The Technological Changes of Music Production

As the world becomes more technologically advanced, we see can observe many changes that have taken place. Music production is an area where this is just as apparent. If we look back just 100 years, more technologically advanced countries are almost unrecognizable from their dated counterpart. Music has almost fundamentally changed over the years. But, how has ever-advancing technology changed the core of music production? This paper sets out to observe the recording process to collaboration and the changes that have taken place as technology has advanced, beginning with the recording process.

One of the first and most fundamental changes that has taken place in music production is the recording process. When music was first being recorded and produced, the musicians all had to get together in one room and record their song until they all played their parts perfectly and with minimal error. The song structure was strictly limited to what the band had decided on, before any recording took place. The sound of the instruments and vocals were also pre-determined. A lot of thought and effort went into writing and practicing this so that their song would sound exactly as they had planned. The effort was all in the pre-recording phase. Today, most of the effort goes into editing in the post-recording process.

Unlike music that was recorded in the past, song structure and overall sound is developed after the recording has taken place. The pre-recording process still requires a certain amount of preparation and planning. However, the majority of the work takes place after the recording is finished. The artist is no longer limited by what the instrument or vocals sound like as they are being recorded. Any recording can be tweaked and altered to fit whatever sound they desire. If the artist or producer prefers a higher octave or a different note in the recorded vocals, they can simply edit it without needing the vocalist to come back in and re-record it. This opens up incredible possibilities of song structure and sound that can have an intense effect of the mood of the listener.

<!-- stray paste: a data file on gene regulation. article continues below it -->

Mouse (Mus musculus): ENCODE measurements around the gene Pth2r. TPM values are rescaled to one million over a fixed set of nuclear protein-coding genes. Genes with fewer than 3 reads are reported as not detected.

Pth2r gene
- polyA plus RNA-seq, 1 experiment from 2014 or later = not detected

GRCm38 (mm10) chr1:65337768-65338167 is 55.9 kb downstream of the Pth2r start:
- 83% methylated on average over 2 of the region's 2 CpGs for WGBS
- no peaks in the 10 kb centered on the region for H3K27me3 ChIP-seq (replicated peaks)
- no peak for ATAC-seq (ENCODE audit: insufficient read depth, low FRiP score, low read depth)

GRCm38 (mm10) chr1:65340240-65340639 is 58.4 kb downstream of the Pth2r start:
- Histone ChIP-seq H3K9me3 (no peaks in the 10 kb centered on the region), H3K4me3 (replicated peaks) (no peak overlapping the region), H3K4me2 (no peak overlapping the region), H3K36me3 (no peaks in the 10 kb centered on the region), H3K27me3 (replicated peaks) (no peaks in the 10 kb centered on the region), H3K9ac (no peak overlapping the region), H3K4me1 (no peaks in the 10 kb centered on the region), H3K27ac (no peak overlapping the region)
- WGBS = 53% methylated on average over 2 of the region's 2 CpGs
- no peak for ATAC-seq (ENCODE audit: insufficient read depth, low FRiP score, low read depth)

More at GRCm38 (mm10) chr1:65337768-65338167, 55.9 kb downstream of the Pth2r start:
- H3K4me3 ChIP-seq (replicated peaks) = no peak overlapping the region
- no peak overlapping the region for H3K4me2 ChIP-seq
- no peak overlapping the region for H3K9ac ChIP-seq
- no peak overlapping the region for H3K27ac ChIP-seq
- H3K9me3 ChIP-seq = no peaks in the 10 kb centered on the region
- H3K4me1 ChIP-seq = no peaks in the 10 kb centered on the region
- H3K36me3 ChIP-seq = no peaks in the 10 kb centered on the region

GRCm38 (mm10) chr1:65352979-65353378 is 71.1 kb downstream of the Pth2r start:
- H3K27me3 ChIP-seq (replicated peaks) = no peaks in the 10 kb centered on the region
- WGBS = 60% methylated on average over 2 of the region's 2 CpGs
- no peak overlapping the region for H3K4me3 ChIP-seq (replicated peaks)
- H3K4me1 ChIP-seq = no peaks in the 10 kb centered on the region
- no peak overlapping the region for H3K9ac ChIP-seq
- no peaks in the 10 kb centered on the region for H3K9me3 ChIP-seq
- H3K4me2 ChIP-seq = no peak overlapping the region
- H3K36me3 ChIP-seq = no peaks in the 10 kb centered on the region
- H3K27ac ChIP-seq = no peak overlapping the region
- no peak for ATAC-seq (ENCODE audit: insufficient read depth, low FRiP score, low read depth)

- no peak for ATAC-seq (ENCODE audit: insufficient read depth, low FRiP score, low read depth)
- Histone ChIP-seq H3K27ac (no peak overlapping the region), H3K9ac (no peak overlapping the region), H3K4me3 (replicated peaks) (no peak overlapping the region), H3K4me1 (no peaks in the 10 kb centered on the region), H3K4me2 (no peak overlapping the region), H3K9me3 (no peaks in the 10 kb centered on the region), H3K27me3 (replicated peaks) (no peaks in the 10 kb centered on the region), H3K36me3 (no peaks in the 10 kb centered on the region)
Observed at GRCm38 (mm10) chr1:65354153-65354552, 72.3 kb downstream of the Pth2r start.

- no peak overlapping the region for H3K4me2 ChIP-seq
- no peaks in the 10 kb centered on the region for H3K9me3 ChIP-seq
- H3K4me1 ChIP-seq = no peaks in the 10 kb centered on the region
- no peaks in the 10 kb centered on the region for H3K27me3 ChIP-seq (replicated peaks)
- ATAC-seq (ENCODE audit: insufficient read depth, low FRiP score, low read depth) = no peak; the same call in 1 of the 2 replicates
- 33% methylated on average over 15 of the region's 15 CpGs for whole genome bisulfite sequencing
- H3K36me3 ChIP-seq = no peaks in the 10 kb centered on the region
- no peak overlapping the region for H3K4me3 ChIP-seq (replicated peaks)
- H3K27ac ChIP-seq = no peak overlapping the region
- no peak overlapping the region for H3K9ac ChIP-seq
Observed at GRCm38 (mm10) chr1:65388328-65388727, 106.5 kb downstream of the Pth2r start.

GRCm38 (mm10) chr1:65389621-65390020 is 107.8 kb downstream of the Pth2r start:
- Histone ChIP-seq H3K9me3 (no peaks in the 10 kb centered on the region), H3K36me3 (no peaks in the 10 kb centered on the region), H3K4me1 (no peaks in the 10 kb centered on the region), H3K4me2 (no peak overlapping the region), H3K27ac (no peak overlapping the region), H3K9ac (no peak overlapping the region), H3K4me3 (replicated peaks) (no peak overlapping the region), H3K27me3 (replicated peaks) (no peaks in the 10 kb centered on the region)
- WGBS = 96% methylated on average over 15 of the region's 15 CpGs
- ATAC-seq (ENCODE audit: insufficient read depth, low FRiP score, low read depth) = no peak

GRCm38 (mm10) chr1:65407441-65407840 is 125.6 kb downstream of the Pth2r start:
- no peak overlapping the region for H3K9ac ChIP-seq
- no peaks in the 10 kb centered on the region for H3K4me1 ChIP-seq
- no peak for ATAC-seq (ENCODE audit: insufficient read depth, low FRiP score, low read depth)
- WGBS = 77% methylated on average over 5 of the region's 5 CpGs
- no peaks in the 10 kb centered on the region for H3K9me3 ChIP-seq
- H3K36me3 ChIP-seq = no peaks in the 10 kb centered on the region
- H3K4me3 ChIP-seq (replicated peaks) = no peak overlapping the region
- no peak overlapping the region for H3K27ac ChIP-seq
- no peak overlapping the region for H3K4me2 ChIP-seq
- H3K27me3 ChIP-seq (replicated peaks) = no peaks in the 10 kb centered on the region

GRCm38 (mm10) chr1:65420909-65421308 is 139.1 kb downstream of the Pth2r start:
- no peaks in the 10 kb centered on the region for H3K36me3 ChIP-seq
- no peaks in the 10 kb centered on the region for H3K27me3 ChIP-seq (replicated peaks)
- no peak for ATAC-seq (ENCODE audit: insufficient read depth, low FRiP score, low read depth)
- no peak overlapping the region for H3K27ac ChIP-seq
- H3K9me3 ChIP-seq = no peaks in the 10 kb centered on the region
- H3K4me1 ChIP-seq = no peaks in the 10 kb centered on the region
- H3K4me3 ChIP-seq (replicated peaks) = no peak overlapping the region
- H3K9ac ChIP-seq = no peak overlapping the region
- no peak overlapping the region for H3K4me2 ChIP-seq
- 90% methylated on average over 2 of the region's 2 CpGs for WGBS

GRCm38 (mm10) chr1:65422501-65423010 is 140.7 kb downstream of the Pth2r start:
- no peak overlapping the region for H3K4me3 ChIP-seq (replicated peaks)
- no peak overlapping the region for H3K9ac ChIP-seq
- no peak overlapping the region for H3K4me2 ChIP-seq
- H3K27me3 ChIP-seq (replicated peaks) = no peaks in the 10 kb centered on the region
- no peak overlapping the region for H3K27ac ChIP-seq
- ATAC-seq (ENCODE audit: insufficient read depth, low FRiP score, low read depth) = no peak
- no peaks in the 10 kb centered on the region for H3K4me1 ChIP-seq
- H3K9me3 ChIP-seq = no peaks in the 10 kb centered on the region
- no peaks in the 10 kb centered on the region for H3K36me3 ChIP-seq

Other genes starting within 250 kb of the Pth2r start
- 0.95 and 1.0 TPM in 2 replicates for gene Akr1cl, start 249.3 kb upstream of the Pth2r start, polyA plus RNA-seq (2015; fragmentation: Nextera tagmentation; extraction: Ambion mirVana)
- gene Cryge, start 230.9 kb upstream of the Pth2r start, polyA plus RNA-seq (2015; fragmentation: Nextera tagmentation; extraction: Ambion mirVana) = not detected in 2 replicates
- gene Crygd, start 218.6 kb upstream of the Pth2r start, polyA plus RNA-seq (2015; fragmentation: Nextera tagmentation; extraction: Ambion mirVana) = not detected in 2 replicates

When thinking about how the song is to be structured and what mood the listener should feel, the artist is open to a wide variety of possibilities. In electronic dance music (EDM), the song’s structure plays a huge roll in the effect the song has on the listeners. There are many different techniques that are used in EDM specifically used to hype the crowd up. The techniques are used to give the listener to feeling of being lifted off of the ground, filled with anticipation, and then dropped back down to the ground. These techniques are analyzed and explained in an article called “Waiting for the bass to drop” by Ragnhild Torvanger Solberg. Solberg used commonly used terms such as “build up”, “drop”, and “uplifters” to describe the production techniques that are used. He also introduces a new term, which he calls the “drum roll effect(Solberg). The “Build up” refers to the part of the song that gives the listener an increased feeling of being lifted. “Uplifters” refer to the kinds of effects the artist will use to enhance a “build up” section. The “drop” is the part of the song, at the end of a “build up”, where the listener gets the sensation of being dropped back down to the ground after the feeling of being lifted. He describes the “drum roll effect” as “a frequently used technique in newer EDM where the prominent rhythmical pattern, often the snare drum, becomes increasingly divided until the return of the core, starting out with quarter notes and culminating in a drum roll right before the bass drops and the bass drum returns.”(Solberg) Solberg’s article goes onto explain the effects by using a spectrogram of a song’s (“Icarus” by ‘Madeon’) wavelengths to provide a visual of the production that takes place.

music